PDF format is at: December 20,2020 Adult Sunday School
ADULT SUNDAY SCHOOL…………. The Wired Word discussions have been excellent in the past weeks. We spend time in discussion. We spend time in God’s Word and we simply connect.
And the topic? Check out this article below:
120 Volunteer to Serve 10-Year Sentence for Nigerian Teen
On September 25, Piotr Cywinski, the director of the Auschwitz-Birkenau Memorial in Poland, wrote an open letter asking Nigerian President Muhammadu Buhari to pardon 13-year-old Omar Farouq for the crime of blasphemy (or “publicly insulting” Allah) he purportedly committed during a dispute with a friend.
“However, if it turns out that the words of this child absolutely require 120 months of imprisonment, and even you are not able to change that,” the director wrote, “I suggest that in place of the child, 120 adult volunteers from all over the world, gathered by us — myself personally among them — should each serve a month in a Nigerian prison.”
“In total, the price for the child’s transgression will be the same, and we will avoid the worst,” Cywinski continued.
In August, a sharia court in Kano, Nigeria’s second-largest city, located in the predominantly Muslim northern region of the country, sentenced to the boy to 10 years forced hard labor in prison. In one-third of Nigeria’s 36 states, Islamic sharia law, which allows capital punishment for the crime of blasphemy, is in effect.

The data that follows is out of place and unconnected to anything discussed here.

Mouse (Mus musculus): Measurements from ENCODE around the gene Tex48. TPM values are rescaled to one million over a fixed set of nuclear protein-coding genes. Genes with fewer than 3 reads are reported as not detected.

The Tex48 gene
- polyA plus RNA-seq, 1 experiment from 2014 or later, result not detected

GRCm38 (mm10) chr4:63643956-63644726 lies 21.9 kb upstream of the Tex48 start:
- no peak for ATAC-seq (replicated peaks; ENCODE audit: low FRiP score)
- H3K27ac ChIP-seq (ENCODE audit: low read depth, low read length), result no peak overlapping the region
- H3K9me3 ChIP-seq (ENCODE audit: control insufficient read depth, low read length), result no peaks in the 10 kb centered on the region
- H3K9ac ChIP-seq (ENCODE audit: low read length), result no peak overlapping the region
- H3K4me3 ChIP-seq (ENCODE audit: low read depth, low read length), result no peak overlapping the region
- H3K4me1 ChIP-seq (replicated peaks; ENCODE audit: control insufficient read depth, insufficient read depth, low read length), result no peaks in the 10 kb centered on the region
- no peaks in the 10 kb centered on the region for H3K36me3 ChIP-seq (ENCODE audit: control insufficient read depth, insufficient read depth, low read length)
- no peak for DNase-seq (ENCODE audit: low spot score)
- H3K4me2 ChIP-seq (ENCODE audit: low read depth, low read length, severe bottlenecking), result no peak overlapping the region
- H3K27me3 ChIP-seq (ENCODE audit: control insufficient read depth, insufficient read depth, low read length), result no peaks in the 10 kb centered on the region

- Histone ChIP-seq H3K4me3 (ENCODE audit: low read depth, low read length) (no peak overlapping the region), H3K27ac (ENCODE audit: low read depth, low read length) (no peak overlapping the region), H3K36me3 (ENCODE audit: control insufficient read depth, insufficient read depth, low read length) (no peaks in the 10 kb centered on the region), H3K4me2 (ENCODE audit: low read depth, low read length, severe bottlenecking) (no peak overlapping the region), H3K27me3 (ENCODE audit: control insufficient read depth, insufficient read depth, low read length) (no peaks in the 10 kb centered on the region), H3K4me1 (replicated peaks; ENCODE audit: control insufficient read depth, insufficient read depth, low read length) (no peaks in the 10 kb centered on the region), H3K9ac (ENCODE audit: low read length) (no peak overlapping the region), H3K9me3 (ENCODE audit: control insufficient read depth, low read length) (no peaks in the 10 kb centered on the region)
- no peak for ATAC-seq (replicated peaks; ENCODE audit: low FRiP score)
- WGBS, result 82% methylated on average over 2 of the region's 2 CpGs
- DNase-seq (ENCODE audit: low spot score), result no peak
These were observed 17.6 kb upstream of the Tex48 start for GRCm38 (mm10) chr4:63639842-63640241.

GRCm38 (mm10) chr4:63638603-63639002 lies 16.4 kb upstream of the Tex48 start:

Cywinski said he hoped that an appeal to show Farouq mercy might resonate with the Nigerian leader, who visited the Auschwitz-Birkenau Memorial in 2018 to pay his respects to victims of the Holocaust.
“As the director of the Auschwitz Memorial, that commemorates the victims and preserves the remains of the German Nazi concentration and extermination camp, where children were imprisoned and murdered, I cannot remain indifferent to this disgraceful sentence for humanity,” Cywinski wrote in his letter.
“[The boy] should not be subjected to the loss of the entirety of his youth, be deprived of opportunities and stigmatized physically, emotionally and educationally for the rest of his life,” Cywinski added, arguing that “whatever the boy said, just because of his age he cannot be held fully responsible.”
Salihu Tanko Yakasia, a special adviser to Kano’s governor, said that the position of the state government aligned with the decision of the Sharia court. But on the federal level, the president has the power to pardon the boy, remarked Baba Jibo Ibrahim, a spokesman for the Kano State Judiciary.
Farouq’s lawyer, Kola Alapinni, appealed the sentence, which he claims violates the African Charter on the Rights and Welfare of the Child as well as Nigeria’s own constitution that guarantees citizens rights to freedom of thought, conscience and religion, and expression.
Human rights advocates around the world have also condemned the sharia court decision. UNICEF’s representative in Nigeria, Peter Hawkins, filed an official protest with Buhari, reminding him that Nigeria has signed child rights treaties that the Kano State court judgment abrogated.
Reflecting on the willingness of more than 120 people to go to prison in place of Farouq so he might be forgiven and freed, Cywinski said: “We are really impressed by the humanity around us. Now we have to see if it will be enough to get freedom to this very, very young kid.”